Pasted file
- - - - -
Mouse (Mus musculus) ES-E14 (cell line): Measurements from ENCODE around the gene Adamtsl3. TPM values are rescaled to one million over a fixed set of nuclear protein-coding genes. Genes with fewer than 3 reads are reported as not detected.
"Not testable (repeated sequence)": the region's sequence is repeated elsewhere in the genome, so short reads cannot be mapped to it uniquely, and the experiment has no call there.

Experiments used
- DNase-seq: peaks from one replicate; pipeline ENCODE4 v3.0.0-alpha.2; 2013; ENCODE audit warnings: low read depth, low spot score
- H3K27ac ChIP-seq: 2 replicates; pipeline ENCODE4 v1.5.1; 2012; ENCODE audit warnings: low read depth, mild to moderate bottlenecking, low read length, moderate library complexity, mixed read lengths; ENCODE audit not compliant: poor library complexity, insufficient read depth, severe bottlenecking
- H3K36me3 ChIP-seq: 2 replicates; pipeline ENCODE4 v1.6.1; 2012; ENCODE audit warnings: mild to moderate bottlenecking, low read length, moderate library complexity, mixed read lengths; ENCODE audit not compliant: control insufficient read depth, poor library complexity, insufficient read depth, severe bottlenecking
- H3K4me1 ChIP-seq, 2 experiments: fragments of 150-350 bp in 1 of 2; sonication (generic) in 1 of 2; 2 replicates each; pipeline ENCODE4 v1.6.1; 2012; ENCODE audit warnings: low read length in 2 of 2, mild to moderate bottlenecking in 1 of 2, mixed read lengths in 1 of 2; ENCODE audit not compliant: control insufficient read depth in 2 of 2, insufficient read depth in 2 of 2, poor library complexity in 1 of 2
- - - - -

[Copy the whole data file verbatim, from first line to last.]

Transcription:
Mouse (Mus musculus) ES-E14 (cell line): Measurements from ENCODE around the gene Adamtsl3. TPM values are rescaled to one million over a fixed set of nuclear protein-coding genes. Genes with fewer than 3 reads are reported as not detected.
"Not testable (repeated sequence)": the region's sequence is repeated elsewhere in the genome, so short reads cannot be mapped to it uniquely, and the experiment has no call there.

Experiments used
- DNase-seq: peaks from one replicate; pipeline ENCODE4 v3.0.0-alpha.2; 2013; ENCODE audit warnings: low read depth, low spot score
- H3K27ac ChIP-seq: 2 replicates; pipeline ENCODE4 v1.5.1; 2012; ENCODE audit warnings: low read depth, mild to moderate bottlenecking, low read length, moderate library complexity, mixed read lengths; ENCODE audit not compliant: poor library complexity, insufficient read depth, severe bottlenecking
- H3K36me3 ChIP-seq: 2 replicates; pipeline ENCODE4 v1.6.1; 2012; ENCODE audit warnings: mild to moderate bottlenecking, low read length, moderate library complexity, mixed read lengths; ENCODE audit not compliant: control insufficient read depth, poor library complexity, insufficient read depth, severe bottlenecking
- H3K4me1 ChIP-seq, 2 experiments: fragments of 150-350 bp in 1 of 2; sonication (generic) in 1 of 2; 2 replicates each; pipeline ENCODE4 v1.6.1; 2012; ENCODE audit warnings: low read length in 2 of 2, mild to moderate bottlenecking in 1 of 2, mixed read lengths in 1 of 2; ENCODE audit not compliant: control insufficient read depth in 2 of 2, insufficient read depth in 2 of 2, poor library complexity in 1 of 2